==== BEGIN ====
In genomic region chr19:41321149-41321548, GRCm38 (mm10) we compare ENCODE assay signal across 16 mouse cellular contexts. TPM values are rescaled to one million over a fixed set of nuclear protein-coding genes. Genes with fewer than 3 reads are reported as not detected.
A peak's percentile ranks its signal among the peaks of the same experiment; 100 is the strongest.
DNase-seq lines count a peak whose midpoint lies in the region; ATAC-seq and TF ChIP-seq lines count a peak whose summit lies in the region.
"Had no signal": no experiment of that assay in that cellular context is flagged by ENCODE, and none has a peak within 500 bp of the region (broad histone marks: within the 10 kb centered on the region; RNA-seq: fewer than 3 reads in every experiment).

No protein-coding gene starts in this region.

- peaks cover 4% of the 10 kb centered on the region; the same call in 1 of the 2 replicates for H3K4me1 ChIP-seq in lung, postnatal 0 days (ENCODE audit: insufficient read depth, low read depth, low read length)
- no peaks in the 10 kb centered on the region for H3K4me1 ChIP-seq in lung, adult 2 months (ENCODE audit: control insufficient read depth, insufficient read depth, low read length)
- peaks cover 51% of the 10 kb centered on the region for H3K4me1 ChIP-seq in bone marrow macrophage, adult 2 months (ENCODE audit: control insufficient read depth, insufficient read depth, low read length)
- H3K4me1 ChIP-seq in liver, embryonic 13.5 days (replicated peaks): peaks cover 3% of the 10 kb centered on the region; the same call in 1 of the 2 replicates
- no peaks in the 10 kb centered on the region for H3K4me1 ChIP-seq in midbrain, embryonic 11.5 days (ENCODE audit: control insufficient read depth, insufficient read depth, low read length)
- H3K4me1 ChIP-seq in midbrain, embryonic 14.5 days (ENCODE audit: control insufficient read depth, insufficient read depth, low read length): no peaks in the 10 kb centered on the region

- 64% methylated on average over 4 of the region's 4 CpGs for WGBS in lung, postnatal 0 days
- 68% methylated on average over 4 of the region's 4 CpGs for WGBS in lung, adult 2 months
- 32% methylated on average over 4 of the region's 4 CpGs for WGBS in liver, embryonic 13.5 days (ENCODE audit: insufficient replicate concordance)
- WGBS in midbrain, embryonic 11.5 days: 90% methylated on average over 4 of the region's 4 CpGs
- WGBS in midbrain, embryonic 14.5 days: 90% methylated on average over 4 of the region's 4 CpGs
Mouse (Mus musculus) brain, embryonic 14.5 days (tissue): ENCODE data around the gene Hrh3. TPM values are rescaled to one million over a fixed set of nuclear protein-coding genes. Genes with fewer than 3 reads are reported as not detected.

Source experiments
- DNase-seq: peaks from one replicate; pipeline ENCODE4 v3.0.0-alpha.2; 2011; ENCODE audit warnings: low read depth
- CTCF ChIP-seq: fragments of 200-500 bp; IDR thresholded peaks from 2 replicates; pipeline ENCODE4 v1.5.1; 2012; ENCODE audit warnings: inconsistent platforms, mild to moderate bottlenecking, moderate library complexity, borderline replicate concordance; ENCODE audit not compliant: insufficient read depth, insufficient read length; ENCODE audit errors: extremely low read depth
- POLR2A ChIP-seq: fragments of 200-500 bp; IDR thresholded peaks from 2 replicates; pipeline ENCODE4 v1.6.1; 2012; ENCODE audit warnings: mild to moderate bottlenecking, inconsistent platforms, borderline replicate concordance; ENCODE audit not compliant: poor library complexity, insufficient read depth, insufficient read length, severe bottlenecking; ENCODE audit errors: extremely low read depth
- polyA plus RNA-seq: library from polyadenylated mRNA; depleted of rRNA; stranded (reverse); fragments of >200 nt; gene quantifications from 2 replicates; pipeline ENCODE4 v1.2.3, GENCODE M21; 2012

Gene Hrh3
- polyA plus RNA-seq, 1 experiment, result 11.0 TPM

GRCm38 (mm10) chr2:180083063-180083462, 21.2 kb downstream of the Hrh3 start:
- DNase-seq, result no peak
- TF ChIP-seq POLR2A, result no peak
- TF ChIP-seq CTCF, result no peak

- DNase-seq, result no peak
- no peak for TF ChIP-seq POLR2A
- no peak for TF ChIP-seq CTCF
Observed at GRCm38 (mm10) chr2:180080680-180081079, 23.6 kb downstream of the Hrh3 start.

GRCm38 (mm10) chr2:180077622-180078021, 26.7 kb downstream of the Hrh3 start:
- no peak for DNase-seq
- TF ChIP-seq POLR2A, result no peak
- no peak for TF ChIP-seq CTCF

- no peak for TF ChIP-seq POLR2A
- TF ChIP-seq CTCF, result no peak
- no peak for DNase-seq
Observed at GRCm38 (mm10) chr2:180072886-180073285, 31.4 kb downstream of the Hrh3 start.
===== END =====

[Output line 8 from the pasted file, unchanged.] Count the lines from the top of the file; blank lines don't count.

- peaks cover 51% of the 10 kb centered on the region for H3K4me1 ChIP-seq in bone marrow macrophage, adult 2 months (ENCODE audit: control insufficient read depth, insufficient read depth, low read length)